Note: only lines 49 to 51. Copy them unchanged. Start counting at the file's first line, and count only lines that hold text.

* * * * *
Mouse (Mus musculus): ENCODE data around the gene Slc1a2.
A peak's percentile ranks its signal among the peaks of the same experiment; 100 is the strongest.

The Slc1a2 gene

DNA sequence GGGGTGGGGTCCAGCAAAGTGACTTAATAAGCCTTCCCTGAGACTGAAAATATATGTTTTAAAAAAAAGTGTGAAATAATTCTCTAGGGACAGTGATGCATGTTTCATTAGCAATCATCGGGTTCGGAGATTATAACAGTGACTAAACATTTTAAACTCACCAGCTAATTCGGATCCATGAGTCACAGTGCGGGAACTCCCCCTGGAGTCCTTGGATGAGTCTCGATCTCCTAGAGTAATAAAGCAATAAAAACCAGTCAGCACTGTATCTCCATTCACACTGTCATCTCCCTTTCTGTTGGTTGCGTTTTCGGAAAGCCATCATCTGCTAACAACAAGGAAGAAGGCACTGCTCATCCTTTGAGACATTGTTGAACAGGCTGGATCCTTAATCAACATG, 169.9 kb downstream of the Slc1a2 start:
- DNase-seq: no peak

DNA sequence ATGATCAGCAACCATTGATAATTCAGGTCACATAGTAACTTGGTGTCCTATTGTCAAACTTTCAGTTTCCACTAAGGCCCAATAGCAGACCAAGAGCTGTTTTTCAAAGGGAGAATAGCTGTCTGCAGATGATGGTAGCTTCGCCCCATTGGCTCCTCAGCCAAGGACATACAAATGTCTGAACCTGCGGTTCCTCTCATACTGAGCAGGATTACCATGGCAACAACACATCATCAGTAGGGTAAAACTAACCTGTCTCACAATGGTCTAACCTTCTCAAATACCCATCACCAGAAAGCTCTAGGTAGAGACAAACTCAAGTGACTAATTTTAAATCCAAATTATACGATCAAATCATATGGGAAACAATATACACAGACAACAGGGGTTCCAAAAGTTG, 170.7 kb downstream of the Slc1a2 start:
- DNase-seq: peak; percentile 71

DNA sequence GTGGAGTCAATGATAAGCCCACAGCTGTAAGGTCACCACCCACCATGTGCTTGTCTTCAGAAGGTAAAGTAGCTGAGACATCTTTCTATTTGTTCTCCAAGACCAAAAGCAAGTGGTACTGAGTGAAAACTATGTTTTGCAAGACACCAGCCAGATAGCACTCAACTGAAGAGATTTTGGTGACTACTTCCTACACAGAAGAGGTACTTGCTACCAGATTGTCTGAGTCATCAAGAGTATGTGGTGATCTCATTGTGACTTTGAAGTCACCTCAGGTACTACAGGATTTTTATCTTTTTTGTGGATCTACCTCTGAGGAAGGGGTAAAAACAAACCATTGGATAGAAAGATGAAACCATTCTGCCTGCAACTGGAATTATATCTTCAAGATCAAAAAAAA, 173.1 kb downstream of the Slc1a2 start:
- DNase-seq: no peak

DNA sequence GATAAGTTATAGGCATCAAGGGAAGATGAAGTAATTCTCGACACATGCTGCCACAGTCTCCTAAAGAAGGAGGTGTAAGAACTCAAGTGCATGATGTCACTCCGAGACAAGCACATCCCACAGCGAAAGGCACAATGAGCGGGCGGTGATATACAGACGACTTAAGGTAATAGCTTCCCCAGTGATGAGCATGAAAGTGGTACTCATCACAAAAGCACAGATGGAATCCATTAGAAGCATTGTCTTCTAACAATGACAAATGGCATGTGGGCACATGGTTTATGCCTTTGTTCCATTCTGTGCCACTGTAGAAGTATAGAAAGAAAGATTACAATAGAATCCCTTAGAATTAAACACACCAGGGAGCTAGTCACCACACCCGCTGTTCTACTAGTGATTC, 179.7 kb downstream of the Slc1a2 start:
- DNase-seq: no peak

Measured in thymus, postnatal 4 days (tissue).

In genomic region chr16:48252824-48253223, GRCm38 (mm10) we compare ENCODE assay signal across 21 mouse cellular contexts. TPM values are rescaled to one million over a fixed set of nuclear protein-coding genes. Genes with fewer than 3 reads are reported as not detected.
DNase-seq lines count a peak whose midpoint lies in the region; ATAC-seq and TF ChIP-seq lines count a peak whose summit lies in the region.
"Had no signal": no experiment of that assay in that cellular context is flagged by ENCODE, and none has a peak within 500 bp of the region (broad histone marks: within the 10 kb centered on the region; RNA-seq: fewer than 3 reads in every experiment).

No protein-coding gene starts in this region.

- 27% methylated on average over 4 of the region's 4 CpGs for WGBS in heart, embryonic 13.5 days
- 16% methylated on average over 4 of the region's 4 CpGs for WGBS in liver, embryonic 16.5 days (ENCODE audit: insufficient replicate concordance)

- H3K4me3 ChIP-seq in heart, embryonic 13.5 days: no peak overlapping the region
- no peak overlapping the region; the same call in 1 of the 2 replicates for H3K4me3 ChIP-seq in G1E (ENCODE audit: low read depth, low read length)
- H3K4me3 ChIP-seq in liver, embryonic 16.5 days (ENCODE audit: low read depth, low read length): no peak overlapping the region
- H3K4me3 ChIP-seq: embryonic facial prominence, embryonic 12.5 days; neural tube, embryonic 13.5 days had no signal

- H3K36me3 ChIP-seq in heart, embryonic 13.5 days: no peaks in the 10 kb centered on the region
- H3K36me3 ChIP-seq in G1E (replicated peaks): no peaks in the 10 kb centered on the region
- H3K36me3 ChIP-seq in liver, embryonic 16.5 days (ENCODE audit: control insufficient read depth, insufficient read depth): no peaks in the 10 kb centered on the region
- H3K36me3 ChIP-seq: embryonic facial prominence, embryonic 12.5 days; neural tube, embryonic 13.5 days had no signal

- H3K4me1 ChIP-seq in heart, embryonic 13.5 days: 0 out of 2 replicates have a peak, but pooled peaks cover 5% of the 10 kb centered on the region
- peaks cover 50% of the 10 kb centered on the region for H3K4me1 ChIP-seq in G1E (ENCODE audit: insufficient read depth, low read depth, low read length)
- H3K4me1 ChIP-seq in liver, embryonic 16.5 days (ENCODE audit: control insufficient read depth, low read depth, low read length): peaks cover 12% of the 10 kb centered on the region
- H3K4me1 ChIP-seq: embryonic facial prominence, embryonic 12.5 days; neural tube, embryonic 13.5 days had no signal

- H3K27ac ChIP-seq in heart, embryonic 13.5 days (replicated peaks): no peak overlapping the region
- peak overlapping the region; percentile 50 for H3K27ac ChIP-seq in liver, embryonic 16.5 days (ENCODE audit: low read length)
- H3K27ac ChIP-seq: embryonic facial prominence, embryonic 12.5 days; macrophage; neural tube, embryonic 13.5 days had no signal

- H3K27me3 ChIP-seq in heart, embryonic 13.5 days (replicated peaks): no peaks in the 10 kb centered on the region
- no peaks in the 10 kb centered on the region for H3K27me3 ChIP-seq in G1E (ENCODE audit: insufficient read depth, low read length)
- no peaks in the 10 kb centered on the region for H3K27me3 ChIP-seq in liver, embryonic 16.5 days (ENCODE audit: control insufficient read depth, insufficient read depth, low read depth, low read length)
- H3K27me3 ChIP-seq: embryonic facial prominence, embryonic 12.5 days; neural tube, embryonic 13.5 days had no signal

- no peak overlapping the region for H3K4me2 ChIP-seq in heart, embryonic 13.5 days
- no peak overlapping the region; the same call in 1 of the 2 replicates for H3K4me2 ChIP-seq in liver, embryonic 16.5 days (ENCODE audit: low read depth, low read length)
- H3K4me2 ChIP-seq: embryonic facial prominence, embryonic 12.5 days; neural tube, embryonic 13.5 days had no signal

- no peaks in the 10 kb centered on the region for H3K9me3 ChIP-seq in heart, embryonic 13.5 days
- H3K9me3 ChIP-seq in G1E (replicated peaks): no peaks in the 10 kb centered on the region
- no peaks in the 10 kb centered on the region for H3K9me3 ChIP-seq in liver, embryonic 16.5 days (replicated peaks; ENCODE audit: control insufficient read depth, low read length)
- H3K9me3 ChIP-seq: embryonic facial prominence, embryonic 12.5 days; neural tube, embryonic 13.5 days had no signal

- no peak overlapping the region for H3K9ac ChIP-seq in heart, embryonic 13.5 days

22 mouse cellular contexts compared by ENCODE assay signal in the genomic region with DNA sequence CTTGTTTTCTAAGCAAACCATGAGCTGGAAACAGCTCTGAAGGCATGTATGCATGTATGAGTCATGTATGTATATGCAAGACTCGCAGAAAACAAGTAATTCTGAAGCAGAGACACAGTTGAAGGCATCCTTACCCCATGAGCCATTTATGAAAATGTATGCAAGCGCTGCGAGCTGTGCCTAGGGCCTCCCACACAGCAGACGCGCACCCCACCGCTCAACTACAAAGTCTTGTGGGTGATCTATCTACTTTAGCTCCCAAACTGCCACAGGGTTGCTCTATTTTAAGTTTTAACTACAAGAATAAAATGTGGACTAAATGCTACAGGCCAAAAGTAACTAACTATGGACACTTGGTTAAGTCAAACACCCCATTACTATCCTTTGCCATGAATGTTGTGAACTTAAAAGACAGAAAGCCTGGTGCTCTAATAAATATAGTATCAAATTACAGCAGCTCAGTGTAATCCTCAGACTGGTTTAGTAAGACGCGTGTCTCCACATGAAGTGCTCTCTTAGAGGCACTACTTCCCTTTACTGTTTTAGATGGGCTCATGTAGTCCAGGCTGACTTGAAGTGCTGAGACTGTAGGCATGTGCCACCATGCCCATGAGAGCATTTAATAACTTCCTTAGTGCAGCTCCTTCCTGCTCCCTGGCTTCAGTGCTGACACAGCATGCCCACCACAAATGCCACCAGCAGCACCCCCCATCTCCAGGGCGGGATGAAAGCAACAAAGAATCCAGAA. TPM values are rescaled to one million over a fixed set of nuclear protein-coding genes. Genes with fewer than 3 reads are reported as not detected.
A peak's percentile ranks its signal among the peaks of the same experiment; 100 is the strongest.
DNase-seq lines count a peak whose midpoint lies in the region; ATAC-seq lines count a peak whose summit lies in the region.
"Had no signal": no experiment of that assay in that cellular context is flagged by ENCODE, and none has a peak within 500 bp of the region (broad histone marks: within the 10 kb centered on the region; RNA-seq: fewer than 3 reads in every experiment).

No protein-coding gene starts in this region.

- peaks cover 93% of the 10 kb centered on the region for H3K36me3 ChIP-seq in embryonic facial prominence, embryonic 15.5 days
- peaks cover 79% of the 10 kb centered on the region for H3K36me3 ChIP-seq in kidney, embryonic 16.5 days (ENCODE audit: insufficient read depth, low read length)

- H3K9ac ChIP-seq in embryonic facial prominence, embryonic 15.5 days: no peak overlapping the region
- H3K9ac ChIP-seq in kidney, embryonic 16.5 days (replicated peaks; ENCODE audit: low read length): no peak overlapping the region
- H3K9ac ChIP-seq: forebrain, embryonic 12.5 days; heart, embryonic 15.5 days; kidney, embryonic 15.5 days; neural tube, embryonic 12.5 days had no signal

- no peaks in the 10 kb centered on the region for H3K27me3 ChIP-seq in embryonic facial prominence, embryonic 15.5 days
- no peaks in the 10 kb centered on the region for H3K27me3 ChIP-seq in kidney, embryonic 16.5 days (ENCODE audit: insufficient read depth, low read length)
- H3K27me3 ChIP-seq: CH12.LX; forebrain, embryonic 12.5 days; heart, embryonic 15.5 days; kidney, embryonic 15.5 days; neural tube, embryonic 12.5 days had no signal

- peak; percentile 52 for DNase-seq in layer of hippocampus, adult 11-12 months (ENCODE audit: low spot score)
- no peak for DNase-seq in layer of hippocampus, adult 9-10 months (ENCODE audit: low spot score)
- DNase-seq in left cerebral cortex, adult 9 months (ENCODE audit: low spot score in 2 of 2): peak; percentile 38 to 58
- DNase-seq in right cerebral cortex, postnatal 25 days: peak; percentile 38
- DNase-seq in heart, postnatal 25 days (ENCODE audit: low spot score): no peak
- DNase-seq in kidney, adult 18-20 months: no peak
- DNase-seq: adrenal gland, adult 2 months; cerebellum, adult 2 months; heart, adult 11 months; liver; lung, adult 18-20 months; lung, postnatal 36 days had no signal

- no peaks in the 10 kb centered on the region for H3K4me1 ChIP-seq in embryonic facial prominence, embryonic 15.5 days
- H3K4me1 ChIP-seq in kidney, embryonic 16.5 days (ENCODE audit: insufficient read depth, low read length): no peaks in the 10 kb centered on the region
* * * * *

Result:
"Had no signal": no experiment of that assay in that cellular context is flagged by ENCODE, and none has a peak within 500 bp of the region (broad histone marks: within the 10 kb centered on the region; RNA-seq: fewer than 3 reads in every experiment).

No protein-coding gene starts in this region.

- peaks cover 93% of the 10 kb centered on the region for H3K36me3 ChIP-seq in embryonic facial prominence, embryonic 15.5 days